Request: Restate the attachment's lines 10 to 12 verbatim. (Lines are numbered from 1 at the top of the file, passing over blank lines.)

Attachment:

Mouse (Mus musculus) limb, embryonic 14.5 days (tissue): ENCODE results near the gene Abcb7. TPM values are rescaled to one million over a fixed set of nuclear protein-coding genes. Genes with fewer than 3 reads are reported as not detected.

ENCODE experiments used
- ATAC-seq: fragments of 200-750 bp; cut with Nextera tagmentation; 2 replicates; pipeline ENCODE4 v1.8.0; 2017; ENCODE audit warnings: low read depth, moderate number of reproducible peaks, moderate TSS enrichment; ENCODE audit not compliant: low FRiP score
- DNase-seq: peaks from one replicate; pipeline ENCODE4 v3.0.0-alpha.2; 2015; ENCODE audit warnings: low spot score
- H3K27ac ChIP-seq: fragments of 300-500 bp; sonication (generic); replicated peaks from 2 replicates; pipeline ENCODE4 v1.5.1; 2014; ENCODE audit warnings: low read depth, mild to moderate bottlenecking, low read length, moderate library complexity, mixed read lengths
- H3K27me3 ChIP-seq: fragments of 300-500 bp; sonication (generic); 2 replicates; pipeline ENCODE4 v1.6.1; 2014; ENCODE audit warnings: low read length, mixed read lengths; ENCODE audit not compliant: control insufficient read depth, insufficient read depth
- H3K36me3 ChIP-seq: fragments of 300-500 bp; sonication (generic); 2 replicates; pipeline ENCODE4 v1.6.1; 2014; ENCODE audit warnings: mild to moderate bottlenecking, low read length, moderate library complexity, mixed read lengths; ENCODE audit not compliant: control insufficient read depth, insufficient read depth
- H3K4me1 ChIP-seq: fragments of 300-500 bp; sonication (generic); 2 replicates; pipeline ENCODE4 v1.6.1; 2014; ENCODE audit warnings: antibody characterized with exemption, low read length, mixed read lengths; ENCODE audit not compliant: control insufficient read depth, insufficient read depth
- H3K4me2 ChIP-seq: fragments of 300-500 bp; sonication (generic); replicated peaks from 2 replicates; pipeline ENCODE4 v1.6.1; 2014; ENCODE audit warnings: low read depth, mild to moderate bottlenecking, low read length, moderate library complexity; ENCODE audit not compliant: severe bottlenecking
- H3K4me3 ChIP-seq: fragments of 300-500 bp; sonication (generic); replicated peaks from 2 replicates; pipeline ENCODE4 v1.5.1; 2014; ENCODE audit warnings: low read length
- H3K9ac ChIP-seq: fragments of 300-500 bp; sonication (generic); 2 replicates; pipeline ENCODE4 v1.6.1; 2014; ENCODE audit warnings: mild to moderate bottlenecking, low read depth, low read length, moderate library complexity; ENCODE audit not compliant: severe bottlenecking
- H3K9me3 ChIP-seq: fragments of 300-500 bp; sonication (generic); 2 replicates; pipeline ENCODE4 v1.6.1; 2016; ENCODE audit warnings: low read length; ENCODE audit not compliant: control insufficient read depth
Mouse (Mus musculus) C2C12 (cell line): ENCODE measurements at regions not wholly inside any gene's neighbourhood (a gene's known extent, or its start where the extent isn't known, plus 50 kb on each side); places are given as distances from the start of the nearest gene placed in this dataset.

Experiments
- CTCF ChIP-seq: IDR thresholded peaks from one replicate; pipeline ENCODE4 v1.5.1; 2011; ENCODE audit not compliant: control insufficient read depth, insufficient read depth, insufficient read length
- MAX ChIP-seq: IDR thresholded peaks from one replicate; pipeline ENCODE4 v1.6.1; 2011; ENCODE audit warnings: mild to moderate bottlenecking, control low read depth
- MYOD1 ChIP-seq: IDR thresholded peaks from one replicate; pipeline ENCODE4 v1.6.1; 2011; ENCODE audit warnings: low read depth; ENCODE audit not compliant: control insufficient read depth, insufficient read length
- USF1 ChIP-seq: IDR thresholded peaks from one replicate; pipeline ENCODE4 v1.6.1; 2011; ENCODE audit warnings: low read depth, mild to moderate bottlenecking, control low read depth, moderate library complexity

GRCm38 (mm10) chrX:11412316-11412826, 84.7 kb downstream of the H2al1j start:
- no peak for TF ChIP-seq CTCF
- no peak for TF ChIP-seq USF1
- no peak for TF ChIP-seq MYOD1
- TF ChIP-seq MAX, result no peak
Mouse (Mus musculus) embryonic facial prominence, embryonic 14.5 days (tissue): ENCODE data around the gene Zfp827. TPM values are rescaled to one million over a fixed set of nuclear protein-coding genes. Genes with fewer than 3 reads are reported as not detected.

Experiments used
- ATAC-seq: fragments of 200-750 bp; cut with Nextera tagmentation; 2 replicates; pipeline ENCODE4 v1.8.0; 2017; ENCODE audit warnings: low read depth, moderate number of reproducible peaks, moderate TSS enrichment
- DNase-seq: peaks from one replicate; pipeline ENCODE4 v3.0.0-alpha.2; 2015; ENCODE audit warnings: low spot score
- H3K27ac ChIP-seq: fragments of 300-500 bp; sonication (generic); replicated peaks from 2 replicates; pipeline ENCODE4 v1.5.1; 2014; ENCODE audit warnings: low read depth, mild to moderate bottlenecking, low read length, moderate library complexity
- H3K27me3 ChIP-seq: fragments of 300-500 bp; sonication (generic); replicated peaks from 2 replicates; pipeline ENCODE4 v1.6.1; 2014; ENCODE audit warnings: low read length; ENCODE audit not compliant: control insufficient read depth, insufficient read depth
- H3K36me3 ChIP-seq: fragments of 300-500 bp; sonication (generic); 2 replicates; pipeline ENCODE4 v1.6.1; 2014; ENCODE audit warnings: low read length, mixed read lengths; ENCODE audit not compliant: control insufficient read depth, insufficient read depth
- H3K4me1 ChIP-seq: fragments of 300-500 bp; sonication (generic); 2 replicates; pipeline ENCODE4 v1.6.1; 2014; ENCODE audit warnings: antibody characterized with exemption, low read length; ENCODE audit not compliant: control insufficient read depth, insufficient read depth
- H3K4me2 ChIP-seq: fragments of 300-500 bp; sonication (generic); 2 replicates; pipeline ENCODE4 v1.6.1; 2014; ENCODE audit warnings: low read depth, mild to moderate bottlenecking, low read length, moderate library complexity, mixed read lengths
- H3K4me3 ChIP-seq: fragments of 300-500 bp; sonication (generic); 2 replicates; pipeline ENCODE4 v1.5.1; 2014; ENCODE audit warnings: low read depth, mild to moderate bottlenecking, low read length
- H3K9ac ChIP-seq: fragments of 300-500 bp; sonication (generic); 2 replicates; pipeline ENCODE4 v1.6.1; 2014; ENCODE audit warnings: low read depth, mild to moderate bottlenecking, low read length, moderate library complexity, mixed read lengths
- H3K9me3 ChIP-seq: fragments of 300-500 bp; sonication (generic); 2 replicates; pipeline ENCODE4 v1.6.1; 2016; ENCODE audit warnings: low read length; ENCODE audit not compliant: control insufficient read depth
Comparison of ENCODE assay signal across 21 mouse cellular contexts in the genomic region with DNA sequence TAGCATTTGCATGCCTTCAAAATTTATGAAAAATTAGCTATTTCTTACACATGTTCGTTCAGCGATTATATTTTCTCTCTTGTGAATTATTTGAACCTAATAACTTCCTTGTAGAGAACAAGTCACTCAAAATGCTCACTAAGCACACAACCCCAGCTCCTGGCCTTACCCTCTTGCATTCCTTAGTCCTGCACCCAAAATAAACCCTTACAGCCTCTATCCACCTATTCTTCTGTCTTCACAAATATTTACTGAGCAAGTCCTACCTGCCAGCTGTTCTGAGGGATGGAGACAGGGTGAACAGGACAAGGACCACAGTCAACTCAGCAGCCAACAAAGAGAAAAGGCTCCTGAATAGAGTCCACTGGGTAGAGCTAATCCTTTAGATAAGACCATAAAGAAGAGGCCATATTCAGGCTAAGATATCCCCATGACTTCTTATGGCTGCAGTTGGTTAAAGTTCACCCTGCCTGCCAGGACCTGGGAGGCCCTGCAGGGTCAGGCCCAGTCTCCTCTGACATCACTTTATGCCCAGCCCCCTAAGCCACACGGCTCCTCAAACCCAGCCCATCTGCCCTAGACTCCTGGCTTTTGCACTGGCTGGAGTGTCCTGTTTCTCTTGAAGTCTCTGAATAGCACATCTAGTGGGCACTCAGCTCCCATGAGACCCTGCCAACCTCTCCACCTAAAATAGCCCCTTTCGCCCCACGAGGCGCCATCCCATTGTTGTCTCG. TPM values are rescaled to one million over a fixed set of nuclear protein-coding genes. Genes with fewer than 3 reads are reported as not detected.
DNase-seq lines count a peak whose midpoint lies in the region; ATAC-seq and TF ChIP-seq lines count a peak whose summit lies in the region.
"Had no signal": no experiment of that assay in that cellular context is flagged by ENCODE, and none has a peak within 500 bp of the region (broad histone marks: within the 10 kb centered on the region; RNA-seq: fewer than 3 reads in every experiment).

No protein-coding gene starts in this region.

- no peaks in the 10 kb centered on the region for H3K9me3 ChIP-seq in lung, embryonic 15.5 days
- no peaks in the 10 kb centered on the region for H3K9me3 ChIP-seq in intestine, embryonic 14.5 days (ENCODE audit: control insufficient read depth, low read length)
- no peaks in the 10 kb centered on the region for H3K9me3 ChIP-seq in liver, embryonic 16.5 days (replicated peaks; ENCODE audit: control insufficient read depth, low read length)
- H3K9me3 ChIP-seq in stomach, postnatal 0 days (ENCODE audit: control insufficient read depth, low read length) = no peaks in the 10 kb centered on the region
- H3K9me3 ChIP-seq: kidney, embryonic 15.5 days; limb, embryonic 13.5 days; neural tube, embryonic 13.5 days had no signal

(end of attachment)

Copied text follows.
- H3K4me3 ChIP-seq: fragments of 300-500 bp; sonication (generic); replicated peaks from 2 replicates; pipeline ENCODE4 v1.5.1; 2014; ENCODE audit warnings: low read length
- H3K9ac ChIP-seq: fragments of 300-500 bp; sonication (generic); 2 replicates; pipeline ENCODE4 v1.6.1; 2014; ENCODE audit warnings: mild to moderate bottlenecking, low read depth, low read length, moderate library complexity; ENCODE audit not compliant: severe bottlenecking
- H3K9me3 ChIP-seq: fragments of 300-500 bp; sonication (generic); 2 replicates; pipeline ENCODE4 v1.6.1; 2016; ENCODE audit warnings: low read length; ENCODE audit not compliant: control insufficient read depth